Quatrefoil is coming up on two anniversaries. One — celebrating our 32nd year in business — arrives this fall. It’s an opportunity to express our great appreciation to clients (past and current) who have made our work both an honor and a source of pride. The second anniversary is one we are sharing with each of you — one year of coping with the COVID pandemic.
During the past year, we have all had both time and motivation to think about the role of museums, how they work, where the “museum experience” happens, and who our work is for. The last 365 days has been an opportunity for reflection, a time to consider what recovery looks like, and how we might emerge from the pandemic better than we went in, more equipped to serve the public good.
In 365 days, we’ve seen angry debates about science, safety and truth in medicine, voting and government. As museums are one of the most trusted sources of factual information, their importance has never been clearer.
Over the last 365 days we’ve witnessed protests for social justice and civil rights in cities and towns across the county. As monuments are reassessed, we’re reminded of our commitments to our communities, and the promises of diversity, equity, accessibility and inclusion (DEAI) our industry still struggles to address.
The last 365 days have also featured evidence of our impact on climate and the environment. As California and Colorado burned; as a derecho swept through four states; as snow pummeled Texas, we were reminded that we have a significant role to play, not only in raising public awareness, but examining our own processes and methods of “producing” museum experiences.
In the course of 365 days we’ve seen formal education, attempting to teach outside their traditional, industrial-age classroom settings, adopt informal learning modes including many developed and championed by educators working in the museum field.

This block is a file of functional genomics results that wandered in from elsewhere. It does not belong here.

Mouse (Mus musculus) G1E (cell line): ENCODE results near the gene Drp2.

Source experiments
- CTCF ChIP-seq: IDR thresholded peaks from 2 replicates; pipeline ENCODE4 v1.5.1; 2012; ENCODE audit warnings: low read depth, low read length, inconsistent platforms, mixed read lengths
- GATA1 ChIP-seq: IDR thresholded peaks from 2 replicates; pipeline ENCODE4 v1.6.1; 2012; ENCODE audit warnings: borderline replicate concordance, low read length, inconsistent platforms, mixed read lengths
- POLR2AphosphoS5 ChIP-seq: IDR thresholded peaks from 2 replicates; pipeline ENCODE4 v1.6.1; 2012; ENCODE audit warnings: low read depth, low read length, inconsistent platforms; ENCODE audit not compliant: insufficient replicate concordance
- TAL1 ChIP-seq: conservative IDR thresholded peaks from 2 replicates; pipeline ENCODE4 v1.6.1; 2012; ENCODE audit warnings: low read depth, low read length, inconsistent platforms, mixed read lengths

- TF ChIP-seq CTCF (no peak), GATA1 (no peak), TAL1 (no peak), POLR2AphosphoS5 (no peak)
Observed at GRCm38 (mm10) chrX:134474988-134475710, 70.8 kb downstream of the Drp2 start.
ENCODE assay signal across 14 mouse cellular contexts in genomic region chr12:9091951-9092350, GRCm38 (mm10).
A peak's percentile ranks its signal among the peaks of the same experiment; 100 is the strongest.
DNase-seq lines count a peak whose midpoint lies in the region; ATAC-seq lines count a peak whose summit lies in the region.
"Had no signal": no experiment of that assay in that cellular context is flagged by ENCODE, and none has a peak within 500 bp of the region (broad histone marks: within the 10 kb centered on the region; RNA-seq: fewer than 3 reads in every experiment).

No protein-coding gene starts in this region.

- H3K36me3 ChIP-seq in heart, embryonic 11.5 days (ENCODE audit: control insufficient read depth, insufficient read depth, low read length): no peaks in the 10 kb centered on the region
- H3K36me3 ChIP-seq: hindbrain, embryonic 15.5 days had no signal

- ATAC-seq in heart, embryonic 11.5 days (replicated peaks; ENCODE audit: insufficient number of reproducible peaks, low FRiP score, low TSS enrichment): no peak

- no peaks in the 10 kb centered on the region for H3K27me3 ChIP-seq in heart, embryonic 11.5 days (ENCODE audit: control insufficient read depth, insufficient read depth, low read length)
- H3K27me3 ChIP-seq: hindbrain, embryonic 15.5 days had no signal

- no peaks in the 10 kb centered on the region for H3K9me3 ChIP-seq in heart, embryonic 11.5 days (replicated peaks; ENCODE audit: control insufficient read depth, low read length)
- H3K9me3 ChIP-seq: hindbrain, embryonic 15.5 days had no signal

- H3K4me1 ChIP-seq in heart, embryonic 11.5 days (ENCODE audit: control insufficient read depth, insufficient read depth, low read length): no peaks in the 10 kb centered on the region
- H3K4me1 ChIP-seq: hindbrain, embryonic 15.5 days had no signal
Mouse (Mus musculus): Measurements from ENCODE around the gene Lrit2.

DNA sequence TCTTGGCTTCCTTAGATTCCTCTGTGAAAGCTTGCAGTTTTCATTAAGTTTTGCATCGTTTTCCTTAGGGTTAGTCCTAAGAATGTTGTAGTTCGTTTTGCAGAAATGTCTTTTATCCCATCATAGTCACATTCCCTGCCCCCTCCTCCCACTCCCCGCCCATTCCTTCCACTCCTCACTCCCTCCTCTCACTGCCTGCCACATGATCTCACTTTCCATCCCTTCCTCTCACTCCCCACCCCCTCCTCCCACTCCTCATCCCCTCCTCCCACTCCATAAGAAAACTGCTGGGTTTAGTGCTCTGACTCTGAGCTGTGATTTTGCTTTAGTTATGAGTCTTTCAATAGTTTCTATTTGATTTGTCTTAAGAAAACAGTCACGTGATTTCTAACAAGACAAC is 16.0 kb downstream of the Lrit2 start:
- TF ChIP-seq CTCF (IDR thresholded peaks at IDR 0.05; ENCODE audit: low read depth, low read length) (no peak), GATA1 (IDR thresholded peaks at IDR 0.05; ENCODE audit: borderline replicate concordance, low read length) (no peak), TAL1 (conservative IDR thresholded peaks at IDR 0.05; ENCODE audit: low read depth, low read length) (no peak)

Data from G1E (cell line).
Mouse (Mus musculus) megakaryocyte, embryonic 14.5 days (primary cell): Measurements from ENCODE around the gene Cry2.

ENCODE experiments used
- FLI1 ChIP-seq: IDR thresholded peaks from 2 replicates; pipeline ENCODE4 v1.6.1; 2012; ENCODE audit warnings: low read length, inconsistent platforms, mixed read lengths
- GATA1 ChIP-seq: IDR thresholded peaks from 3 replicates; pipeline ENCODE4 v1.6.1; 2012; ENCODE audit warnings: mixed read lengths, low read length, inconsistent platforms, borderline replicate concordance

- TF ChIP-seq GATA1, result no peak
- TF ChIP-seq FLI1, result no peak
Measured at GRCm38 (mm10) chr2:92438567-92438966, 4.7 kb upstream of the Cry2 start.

This last point is a reminder that the work museums traditionally harbor inside their buildings can play a critical role outside their walls. We believe this is also true in regards to our response to the climate crisis, our goals related to DEAI and our communities, and as the place to best engage people in the realities and wonders of the world we live in – the ultimate mission of museums.
Given where we find ourselves today, it was fitting that in September of 2019, six months before museums started shuttering their buildings, ICOM (the International Council of Museums) postponed a vote on the definition of “a museum” over their inability to come to an agreement. As we address our many challenges, and responsibilities it will mean rethinking the way we define museums, and particularly, how and where the “museum experience” happens.
We are excited to announce the launch of Quatrefoil EXO, Quatrefoil’s new planning and design initiative, focused on activating the museum experience in the public sphere.
EXO expands the services of our interdisciplinary studio to embrace the real world as a museum itself and align our design approaches with the realities and complexities of public space. By integrating interactive, site-based forms of engagement into the built and natural environment, we help museums deepen their audience’s connection to the places around them, and encounters with treasures hidden among the everyday.
Connections to Community and New Audiences
EXO lays the groundwork for broadening a museum’s collaboration with its community. EXO can help open new pathways to address diversity, equity, accessibility and inclusion (DEAI), long-standing ethical goals that are sometimes made more challenging by the real or perceived barrier the brick and mortar edifice represents. By taking the museum experience outside the museum walls, it can also attract audiences that might not normally visit a museum.
EXO is Green
If LEED certification awards points for retrofitting construction projects into existing buildings, the idea of embedding the museum experience into existing environments reaches the next level of “low impact”. Rather than Design/Build, the EXO approach is better characterized as Design/Adapt. In an effort to protect our planet (a different way of thinking about “conserving the collection”) thinking “outside the building” is a smart, responsible choice.
We’ll be sharing more details about this exciting new initiative in the coming weeks and months at museum conferences and through our e-newsletter, social media platforms and website.